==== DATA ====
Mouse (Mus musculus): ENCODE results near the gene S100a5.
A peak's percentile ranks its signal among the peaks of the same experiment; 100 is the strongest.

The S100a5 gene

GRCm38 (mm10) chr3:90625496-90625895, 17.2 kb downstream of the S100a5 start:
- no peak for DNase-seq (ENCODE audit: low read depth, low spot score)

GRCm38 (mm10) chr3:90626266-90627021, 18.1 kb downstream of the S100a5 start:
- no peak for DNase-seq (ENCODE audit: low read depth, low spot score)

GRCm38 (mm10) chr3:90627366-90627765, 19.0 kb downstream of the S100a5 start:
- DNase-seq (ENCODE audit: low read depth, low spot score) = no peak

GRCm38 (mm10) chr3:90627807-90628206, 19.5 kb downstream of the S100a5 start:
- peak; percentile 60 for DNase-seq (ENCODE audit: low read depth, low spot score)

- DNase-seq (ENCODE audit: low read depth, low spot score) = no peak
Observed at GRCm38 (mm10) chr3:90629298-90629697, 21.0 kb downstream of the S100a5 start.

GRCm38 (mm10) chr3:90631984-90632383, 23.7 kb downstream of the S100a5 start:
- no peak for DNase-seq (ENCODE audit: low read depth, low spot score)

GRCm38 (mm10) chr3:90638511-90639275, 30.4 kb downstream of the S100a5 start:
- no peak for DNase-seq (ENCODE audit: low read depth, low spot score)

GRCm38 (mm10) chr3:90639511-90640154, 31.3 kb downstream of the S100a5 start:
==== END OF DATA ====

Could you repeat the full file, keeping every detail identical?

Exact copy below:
Mouse (Mus musculus): ENCODE results near the gene S100a5.
A peak's percentile ranks its signal among the peaks of the same experiment; 100 is the strongest.

The S100a5 gene

GRCm38 (mm10) chr3:90625496-90625895, 17.2 kb downstream of the S100a5 start:
- no peak for DNase-seq (ENCODE audit: low read depth, low spot score)

GRCm38 (mm10) chr3:90626266-90627021, 18.1 kb downstream of the S100a5 start:
- no peak for DNase-seq (ENCODE audit: low read depth, low spot score)

GRCm38 (mm10) chr3:90627366-90627765, 19.0 kb downstream of the S100a5 start:
- DNase-seq (ENCODE audit: low read depth, low spot score) = no peak

GRCm38 (mm10) chr3:90627807-90628206, 19.5 kb downstream of the S100a5 start:
- peak; percentile 60 for DNase-seq (ENCODE audit: low read depth, low spot score)

- DNase-seq (ENCODE audit: low read depth, low spot score) = no peak
Observed at GRCm38 (mm10) chr3:90629298-90629697, 21.0 kb downstream of the S100a5 start.

GRCm38 (mm10) chr3:90631984-90632383, 23.7 kb downstream of the S100a5 start:
- no peak for DNase-seq (ENCODE audit: low read depth, low spot score)

GRCm38 (mm10) chr3:90638511-90639275, 30.4 kb downstream of the S100a5 start:
- no peak for DNase-seq (ENCODE audit: low read depth, low spot score)

GRCm38 (mm10) chr3:90639511-90640154, 31.3 kb downstream of the S100a5 start: